Alibaba Group’s chief strategy officer Zeng Ming stated over the weekend that they are expecting to sell more merchandise this year compared to top competitors such as Amazon and eBay.
“From their annual reports we did a rough calculation and we were similar last year but we are growing faster than them this year, so this year we are probably larger than them,” Zeng said of Amazon and eBay, America’s top online retailer and auction site.
“The gap is just going to get bigger and bigger when we grow faster,” he said.
The company is also projecting $473 billion in annual transaction value from their Taobao e-commerce units in the next 5 to 7 years. Alibaba is clearly targeting e-commerce competitors such as Amazon and eBay, and they’re clearly on the right track. But Alibaba is taking things a step further, as they already have their own search engine and mobile operating system, which is clearly their effort to take on Google as well.
Let’s take a look at how Alibaba is slowly conquering the interwebs. What makes their e-commerce group tick? How do they function?
Alibaba Group is a family of Internet-based businesses that cover business-to-business online marketplaces, retail and payment platforms, shopping search engine and data-centric cloud computing services founded by Jack Ma. The name was inspired by story of Ali Baba and the 40 thieves wherein the main character was a merchant and was popular because of the magic words “open sesame” that opens the door of the cave where the thieves hid their treasures. There are various components that make up this complex group: Alibaba.com, Taobao Marketplace, Tmall.com, eTao, Juhuasuan, AliPay, Alibaba Cloud Computing, and China Yahoo!.
Alibaba.com is the flagship company of Alibaba, and is the world’s largest online business-to-business trading platform for small businesses. This is where small businesses transact and items sold here are in bulk.
Taobao Marketplace is a consumer-to-consumer trading platform that directly competes with Amazon and eBay as it facilitates small transactions, like buying and or selling hard to find items.
Tmall is a business-to-consumer platform which is better described as an online mall. It is now a major online shopping destination for quality, brand name goods in China.
eTao is the most comprehensive shopping search engine in China that covers product results from most Chinese online shopping platforms. IT is the go-to place for shoppers who needs help in finding items online faster and easier.
Juhuasuan is a comprehensive group shopping platform in China launched by Taobao in 2010, since becoming an independent business in 2011. Juhuasuan aims to aggregate consumer power and offer the widest selection of high-quality merchandise and localized lifestyle services.
AliPay is a third-party online payment platform that provides a payment service called escrow, in which consumers can verify whether they are happy with goods they have bought before releasing money to the seller.
Alibaba Cloud Computing is an advanced, data-centric cloud computing service platform that caters to e-commerce data mining, high-speed massive e-commerce data processing, and as well as data customization.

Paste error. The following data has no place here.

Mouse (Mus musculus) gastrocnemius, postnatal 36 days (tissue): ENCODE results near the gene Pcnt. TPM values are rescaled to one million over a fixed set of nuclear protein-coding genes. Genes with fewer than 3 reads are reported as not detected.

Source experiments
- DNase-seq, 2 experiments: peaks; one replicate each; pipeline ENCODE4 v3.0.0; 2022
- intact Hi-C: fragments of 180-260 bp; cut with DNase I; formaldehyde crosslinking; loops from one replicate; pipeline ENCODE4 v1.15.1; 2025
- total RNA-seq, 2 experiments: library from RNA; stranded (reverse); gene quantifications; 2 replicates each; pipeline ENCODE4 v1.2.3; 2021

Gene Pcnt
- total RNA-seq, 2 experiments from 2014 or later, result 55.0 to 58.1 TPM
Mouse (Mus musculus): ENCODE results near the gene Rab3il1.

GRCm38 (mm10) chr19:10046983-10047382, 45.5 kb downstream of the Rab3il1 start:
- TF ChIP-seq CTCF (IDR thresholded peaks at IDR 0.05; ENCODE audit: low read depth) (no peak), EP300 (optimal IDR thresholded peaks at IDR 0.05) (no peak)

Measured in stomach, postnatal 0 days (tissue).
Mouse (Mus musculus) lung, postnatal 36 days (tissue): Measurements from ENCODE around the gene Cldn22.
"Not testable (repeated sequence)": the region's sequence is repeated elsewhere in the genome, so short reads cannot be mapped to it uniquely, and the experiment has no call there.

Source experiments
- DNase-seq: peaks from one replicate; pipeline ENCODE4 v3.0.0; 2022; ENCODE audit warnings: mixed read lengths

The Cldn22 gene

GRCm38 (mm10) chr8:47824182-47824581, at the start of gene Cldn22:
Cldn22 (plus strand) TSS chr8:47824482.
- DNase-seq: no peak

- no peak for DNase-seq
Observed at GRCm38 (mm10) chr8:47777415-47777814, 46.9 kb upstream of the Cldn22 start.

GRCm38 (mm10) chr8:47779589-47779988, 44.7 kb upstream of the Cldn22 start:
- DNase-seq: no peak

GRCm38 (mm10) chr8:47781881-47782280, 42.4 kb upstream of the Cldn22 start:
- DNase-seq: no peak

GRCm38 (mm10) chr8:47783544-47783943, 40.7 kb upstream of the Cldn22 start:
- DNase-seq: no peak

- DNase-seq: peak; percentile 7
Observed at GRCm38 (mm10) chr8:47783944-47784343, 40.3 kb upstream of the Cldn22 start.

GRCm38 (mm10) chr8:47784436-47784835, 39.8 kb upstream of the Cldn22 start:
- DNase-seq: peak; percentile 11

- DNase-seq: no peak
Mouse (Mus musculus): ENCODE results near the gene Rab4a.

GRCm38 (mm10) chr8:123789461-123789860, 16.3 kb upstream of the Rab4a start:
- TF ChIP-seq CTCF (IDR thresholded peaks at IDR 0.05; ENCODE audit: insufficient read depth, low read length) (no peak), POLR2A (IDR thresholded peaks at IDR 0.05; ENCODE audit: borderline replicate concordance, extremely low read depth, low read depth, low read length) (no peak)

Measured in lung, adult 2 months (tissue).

China Yahoo! was formed via the strategic partnership between Yahoo Inc. and Alibaba Group in 2005 wherein they acquired China Yahoo which is a Chinese portal that focused on essential Internet services such as news, email and search. It is wholly owned by Alibaba Group.
Putting it All Together
All the components of the Alibaba Group work smoothly with one another. Alibaba has offerings for small to medium businesses, as well as those who just want to buy or sell a small amount of items. They also have group offerings, which makes luxury deals affordable for many. Alibaba is an ecosystem wherein each of their components benefit and contribute to the survival of the whole system, and this is what makes their company successful.
How Does Alibaba’s ecosystem compare to Google, Amazon?
What Alibaba offers is more on the retail side, catering to businesses who want to connect to other businesses for supplies, or consumers who want to buy or sell personal items. Even their search engine is focused on shopping. Compared to Google, Alibaba seems one-sided, they cater more to the business side of things.
Google is more complex. They started as a search engine that evolved into a huge mass of complex structures. They cater to everything as they offer almost everything. Their search is now mow diverse as you can search by typing on the search bar or search images on file or by taking a photo of it learn more about it. They have an e-mail service, social platform, a web browser, a mobile operating system, a Linux-based operating system, an app store, their own Google-branded devices, and of course they also cater to businesses with their cloud offerings and retail services. But their revenue greatly relies on advertising.
Where Alibaba is rivaling Amazon, beyond the retail outlets, is in cloud-hosting, though Amazon’s managed to create an extensive network of offerings and tools in this sector as well, attracting clients beyond e-commerce.
Nevertheless, Alibaba is a force to be reckoned with as Google and Amazon develop their international strategies, but that’s a two-way street Alibaba will have to consider as the global economy gets smaller by the day. Alibaba’s close relationship with the Chinese government is an advantage over Google, though it raises the question of how end-users are treated in terms of limited access to the web or behavior-monitoring.
Two fundamentally different schools of thought, two different ways of going about business, all battling over one ecosystem that spans the globe from the US to China and everywhere in between.